This one lets you check what “human foods” are safe to feed your dog. I’m a huge sucker and always give my dog leftovers and stuff I know I shouldn’t, just in terms of discipline and getting her to like her dog food. But it’s not that hard to remember the handful of foods that are really bad for dogs: onions and garlic, grapes and raisins, chocolate and nuts. I don’t think you need an entire app for that list, but I guess there are apps out there for a lot less useful things. Also, watercress? Really?

ikibble - apps for pet owners

For people with memory problems.

Pet First Aid

This one seemed to be the most useful and legitimate app I found for pet owners. It’s $3.99 to download, a smart price point for marketing to the pet-obsessed. I’m not a monster. I’ll pay $3.99 to have instant emergency health info.

petfirstaid - apps for pet owners

First-aid & medical record for your pet

There are plenty of stupid apps for taking pictures of your dog, games involving dogs (one app lets you adopt a virtual puppy), translate your dogs barks into words, and so on. DogiDuty is a cool way for dog owners to communicate with their dog walkers, for poop updates and feeding times.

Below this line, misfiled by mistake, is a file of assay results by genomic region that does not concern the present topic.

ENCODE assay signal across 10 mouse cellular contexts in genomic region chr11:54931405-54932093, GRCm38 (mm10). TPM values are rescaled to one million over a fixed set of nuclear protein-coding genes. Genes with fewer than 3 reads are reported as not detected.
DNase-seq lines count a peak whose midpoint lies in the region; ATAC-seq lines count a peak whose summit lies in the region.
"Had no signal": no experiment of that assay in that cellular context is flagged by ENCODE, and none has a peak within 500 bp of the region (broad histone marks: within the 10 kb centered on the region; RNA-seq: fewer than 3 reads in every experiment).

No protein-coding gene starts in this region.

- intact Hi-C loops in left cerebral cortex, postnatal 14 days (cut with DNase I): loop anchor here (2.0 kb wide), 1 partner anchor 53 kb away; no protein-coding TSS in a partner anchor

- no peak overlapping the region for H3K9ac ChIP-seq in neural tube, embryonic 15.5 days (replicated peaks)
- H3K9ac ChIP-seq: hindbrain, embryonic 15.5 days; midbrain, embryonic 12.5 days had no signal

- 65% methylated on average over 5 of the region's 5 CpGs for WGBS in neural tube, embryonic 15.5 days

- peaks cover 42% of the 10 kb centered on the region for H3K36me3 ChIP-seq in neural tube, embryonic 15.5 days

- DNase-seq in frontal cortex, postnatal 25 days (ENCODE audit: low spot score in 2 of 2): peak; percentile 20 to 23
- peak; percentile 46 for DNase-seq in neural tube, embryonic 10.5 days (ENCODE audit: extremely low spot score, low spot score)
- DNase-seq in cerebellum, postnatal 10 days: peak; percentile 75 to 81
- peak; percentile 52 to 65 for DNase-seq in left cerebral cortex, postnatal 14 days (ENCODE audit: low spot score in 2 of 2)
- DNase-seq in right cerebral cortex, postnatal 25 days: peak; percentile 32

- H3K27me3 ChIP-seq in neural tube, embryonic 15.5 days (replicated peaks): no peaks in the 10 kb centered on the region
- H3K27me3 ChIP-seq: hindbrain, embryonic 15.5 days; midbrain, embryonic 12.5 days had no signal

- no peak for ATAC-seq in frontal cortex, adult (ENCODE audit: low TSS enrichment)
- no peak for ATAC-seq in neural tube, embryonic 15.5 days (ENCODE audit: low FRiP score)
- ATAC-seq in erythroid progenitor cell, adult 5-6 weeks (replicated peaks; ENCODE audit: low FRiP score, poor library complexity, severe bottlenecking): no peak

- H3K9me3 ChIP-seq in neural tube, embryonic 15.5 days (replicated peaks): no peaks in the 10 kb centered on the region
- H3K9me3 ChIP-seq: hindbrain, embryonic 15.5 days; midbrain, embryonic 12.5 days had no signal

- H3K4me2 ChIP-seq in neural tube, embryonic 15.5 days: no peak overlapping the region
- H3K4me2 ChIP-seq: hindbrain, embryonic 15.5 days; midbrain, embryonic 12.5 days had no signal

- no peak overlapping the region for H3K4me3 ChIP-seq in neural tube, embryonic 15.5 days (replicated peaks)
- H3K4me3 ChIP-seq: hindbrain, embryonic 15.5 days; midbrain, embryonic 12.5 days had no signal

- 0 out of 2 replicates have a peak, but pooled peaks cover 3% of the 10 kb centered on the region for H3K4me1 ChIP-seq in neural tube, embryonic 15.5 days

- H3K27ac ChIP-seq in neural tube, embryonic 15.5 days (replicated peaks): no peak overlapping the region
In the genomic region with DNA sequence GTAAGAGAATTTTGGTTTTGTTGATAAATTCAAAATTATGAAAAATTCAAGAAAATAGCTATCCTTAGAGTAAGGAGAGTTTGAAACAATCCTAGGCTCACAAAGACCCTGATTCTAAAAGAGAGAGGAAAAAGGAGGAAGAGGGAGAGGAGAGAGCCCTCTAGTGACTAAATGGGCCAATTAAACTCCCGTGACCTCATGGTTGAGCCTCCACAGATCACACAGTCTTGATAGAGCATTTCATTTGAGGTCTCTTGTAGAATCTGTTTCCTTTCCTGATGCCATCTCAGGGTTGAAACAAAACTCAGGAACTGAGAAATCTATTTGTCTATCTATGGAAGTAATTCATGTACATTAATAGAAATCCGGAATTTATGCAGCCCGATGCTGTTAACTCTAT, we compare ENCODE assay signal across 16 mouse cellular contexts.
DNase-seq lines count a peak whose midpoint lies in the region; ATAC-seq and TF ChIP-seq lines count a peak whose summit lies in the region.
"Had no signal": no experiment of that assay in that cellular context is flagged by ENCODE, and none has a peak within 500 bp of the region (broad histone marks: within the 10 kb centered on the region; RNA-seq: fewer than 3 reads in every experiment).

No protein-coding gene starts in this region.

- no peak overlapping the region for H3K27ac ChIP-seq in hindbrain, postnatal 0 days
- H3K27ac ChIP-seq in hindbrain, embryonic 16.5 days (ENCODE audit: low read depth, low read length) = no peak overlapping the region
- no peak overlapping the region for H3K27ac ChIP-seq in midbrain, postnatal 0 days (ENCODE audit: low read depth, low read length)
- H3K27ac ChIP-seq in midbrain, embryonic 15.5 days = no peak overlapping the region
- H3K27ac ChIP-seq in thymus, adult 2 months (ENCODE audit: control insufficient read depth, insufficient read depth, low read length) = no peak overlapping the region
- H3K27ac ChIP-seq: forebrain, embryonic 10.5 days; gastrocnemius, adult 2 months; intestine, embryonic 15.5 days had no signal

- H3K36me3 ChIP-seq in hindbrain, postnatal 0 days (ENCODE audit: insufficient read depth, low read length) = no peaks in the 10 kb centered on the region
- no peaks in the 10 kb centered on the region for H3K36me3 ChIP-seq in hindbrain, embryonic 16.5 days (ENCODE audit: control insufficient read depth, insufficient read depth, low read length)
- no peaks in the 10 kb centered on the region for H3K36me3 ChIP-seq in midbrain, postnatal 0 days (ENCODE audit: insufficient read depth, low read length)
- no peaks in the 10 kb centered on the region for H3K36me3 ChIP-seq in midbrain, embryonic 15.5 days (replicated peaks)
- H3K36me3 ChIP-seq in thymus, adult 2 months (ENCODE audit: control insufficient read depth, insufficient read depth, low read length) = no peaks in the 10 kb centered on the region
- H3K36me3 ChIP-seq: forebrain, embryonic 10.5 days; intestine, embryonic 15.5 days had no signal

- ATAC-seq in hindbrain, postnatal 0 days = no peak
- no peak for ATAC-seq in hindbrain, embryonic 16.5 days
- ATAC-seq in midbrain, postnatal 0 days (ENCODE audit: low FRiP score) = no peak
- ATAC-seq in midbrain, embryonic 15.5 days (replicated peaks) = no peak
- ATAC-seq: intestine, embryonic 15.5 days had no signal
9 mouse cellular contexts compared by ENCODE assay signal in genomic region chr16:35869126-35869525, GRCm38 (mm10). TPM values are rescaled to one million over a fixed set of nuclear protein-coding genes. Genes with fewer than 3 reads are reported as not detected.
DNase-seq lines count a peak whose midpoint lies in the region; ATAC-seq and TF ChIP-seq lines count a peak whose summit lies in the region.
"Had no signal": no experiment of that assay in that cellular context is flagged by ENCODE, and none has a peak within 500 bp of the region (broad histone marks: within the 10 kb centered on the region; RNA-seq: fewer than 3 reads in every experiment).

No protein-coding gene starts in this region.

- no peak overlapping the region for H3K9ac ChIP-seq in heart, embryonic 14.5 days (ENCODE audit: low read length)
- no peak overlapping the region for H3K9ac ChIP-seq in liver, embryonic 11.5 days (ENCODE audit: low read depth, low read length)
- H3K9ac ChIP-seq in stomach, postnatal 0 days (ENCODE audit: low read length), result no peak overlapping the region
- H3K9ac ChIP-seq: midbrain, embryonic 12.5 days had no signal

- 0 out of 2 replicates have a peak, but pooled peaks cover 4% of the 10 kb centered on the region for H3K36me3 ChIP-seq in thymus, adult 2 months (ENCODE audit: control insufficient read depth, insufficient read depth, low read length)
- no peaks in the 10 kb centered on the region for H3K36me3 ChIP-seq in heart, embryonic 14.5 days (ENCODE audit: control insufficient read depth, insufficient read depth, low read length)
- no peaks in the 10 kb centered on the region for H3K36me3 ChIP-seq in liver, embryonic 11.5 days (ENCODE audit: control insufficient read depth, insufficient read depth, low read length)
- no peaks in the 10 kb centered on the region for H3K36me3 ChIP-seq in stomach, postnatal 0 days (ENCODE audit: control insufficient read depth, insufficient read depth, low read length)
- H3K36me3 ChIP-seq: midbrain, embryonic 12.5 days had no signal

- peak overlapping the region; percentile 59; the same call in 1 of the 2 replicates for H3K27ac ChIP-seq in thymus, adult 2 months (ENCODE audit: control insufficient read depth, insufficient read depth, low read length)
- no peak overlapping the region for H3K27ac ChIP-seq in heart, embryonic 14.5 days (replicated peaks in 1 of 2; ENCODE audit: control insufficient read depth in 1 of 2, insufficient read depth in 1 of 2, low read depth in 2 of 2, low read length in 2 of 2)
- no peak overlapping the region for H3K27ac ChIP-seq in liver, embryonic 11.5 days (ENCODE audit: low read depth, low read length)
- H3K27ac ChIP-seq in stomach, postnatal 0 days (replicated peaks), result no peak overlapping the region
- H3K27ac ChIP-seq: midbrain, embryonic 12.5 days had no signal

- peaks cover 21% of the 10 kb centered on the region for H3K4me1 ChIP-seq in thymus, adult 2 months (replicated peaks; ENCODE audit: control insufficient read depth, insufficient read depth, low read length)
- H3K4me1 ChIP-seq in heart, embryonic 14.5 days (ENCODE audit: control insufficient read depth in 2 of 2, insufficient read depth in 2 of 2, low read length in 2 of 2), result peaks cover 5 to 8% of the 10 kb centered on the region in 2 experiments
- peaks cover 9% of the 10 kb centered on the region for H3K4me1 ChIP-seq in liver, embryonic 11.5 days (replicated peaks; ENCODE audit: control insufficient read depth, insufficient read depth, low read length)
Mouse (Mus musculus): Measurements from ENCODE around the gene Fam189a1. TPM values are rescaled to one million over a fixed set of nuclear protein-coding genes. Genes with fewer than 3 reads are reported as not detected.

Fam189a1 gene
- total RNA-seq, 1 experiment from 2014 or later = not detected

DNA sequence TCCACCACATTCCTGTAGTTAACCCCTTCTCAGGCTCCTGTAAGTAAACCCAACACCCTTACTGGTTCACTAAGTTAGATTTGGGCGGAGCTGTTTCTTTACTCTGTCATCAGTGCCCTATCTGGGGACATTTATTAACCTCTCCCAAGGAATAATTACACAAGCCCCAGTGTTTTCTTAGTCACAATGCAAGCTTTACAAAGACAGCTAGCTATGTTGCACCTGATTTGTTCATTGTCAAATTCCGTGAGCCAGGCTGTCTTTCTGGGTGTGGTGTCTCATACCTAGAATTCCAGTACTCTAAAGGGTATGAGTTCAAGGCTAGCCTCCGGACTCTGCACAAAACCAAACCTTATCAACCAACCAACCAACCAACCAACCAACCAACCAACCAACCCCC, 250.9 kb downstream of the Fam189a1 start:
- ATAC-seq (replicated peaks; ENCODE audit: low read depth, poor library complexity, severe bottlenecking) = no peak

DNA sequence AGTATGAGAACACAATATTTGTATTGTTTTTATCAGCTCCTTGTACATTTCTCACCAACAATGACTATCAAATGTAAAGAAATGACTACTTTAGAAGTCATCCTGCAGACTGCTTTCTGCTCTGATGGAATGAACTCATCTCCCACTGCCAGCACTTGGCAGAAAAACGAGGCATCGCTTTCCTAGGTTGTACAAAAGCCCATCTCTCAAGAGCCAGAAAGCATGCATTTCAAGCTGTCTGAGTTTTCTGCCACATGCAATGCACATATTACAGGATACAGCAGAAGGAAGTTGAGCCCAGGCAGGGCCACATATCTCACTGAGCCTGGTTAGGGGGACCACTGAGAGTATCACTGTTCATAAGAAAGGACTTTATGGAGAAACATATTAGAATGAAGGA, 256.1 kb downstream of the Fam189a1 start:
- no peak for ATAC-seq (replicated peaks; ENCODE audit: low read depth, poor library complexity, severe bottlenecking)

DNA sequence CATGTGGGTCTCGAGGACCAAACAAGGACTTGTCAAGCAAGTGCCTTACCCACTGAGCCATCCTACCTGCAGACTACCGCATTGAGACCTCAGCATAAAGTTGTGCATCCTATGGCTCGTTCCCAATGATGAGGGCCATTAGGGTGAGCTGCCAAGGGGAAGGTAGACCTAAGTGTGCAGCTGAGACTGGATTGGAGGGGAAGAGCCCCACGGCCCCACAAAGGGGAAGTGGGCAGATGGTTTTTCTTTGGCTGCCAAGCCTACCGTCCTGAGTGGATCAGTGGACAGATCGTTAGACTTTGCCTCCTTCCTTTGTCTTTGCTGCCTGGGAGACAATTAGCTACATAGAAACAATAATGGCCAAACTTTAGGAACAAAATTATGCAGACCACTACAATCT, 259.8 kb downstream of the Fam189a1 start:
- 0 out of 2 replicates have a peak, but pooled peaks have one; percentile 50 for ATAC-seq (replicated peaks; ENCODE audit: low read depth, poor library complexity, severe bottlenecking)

But there isn’t one go-to app that feels freshly updated and popular enough to include useful user-generated content. It’s the catch-22 of apps. If you build one, they will come…but unless they stick around and are active users, the app fails.

So for now, the winners are Dog Park and DogFriendly.com Mobile.

I know there are ways to accomplish what I want in a dog-owner app, using platforms like Google+ or Pinterest. I could create “Circles” for my pet-owner friends…but that would require me to use Google+, which I just can’t be bothered to do. I created a “board” on Pinterest and I called it MinPinterest, but that doesn’t take care of everything I wanted out of a social app for dog-owners. I joined Dogster at one point, but sort of forgot about it.
Do you know of any other apps for New York dogs?